Like Chua, my parents sacrificed a great deal to raise me and my siblings--they make for great stories now that we're all adults. My mom would hand us math workbooks to occupy us during car rides the way other parents hand their kids Pop Tarts or carrot sticks. She, like Chua, packed our violins in the trunk of the minivan so we could practice even while we were on vacation and forbade sleepovers and weeknight television well into my high school years. I struggled mightily with math and science and my mother would wake me up at 6 am on weekends so we could go over math drills together for hours. Letting me fail was not an option to her, though I occasionally wished she would have. Thanks to her, I didn't.

All of this I recognize as love. 

When I told my mom I might write about the piece here she started choosing her words very carefully, like an elected official issuing a public statement after having a mic thrust in their face. She was not just responding to Chua, she was speaking in defense of all sensible, rational, compassionate Chinese mothers. 

She called Chua's description of filial devotion "twisted," but didn't totally disagree with her either. My mom and I agreed that Chua's plainly abusive treatment of her daughters was nothing to be proud of, but my mother in particular didn't want people thinking that such behavior came with the Chinese parenting package.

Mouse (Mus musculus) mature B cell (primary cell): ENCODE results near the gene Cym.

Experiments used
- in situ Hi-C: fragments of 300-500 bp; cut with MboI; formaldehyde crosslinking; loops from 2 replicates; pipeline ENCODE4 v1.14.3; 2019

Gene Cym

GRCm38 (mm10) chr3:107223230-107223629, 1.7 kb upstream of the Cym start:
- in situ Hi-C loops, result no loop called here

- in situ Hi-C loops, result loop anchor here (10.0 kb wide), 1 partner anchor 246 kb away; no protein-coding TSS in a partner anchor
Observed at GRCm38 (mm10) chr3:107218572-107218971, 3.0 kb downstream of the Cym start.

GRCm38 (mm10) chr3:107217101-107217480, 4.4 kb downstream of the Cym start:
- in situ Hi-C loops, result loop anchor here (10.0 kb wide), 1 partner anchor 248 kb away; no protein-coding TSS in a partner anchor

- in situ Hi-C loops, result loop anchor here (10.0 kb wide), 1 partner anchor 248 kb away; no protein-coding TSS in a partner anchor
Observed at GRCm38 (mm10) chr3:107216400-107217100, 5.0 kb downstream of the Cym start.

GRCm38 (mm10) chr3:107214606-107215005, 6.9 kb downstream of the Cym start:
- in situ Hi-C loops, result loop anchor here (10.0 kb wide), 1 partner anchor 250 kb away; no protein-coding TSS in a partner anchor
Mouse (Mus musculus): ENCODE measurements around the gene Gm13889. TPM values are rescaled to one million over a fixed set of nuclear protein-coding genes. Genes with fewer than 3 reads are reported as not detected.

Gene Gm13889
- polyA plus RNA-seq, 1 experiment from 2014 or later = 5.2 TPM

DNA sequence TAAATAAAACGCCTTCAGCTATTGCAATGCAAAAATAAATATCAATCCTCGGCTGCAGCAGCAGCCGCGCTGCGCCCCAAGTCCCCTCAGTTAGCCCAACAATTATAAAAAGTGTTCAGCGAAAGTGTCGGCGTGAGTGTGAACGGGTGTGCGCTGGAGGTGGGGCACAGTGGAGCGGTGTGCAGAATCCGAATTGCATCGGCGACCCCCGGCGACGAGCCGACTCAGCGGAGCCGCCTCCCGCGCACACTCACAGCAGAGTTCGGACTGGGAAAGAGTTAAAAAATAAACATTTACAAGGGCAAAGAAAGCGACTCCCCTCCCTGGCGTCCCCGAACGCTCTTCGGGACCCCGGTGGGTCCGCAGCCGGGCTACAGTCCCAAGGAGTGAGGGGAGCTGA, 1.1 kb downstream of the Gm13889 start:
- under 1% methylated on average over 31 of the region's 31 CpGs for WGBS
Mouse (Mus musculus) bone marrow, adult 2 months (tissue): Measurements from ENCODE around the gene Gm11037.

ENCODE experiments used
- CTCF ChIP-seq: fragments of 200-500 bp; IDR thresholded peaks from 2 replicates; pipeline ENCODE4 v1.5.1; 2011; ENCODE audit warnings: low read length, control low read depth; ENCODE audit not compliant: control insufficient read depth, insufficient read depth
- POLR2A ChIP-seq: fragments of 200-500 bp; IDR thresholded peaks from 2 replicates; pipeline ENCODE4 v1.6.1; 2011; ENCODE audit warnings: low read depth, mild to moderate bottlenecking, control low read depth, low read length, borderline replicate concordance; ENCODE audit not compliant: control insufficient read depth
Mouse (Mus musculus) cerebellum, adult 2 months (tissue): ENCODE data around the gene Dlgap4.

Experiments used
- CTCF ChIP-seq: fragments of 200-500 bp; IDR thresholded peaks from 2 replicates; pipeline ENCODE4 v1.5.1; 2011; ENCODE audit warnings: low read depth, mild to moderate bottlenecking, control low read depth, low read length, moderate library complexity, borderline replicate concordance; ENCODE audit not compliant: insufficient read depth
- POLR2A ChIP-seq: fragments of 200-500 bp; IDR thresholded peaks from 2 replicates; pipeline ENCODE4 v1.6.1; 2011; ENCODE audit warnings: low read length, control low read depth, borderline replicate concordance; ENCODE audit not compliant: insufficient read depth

I don't know anyone who doesn't carry around one scar or another from childhood, who wasn't wounded in some way in the course of their upbringing. But I grew up around lot of other Chinese-American kids who were pushed to succeed and had parents that were various shades of Chua. Not every kid holds up to that kind of parental pressure. Asian-American females in particular are especially prone to depression and suicide; scientists have linked that in part to cultural pressures to succeed. And herein lies one of the most salient perils of buying into the model minority myth, a theory that posits that Asian-Americans owe their relative economic successes to cultural values prioritizing academic rigor, hard work, individual responsibility, and family cohesion. The stereotype has been foisted upon Asian-Americans and used to divide communities of color while obscuring the realities of the Asian-American experience. Some, like Chua, seem to have internalized it.

Chua might scoff at my wonderful parents' crumbling resolve. I was allowed to stop playing the violin and piano before high school, I had far from a 4.0 GPA and was still allowed to celebrate birthdays and Christmas. I was allowed to play in my middle school's jazz band and run on its track and field team, I've been allowed to pursue the career of my own choosing. My parents never had a problem praising us or offering encouragement when we failed. Chua might see these mercies as indulgences, I'm thankful my parents saw them as a matter of course.

You can be a Chinese mother without being Chua's brand of Chinese mother, my mother wanted me to know. Read it as one extreme woman's memoir, she seemed to say, not as a parenting manual. Except for the parts where Chua talks about how important it is for children to respect and honor their parents and take care of them. And the sections where she points out that rote repetition and dogged perseverance are your only sure ticket to success. 

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Ta-Nehisi Coates is a national correspondent at The Atlantic, where he writes about culture, politics, and social issues. He is the author of the memoir The Beautiful Struggle.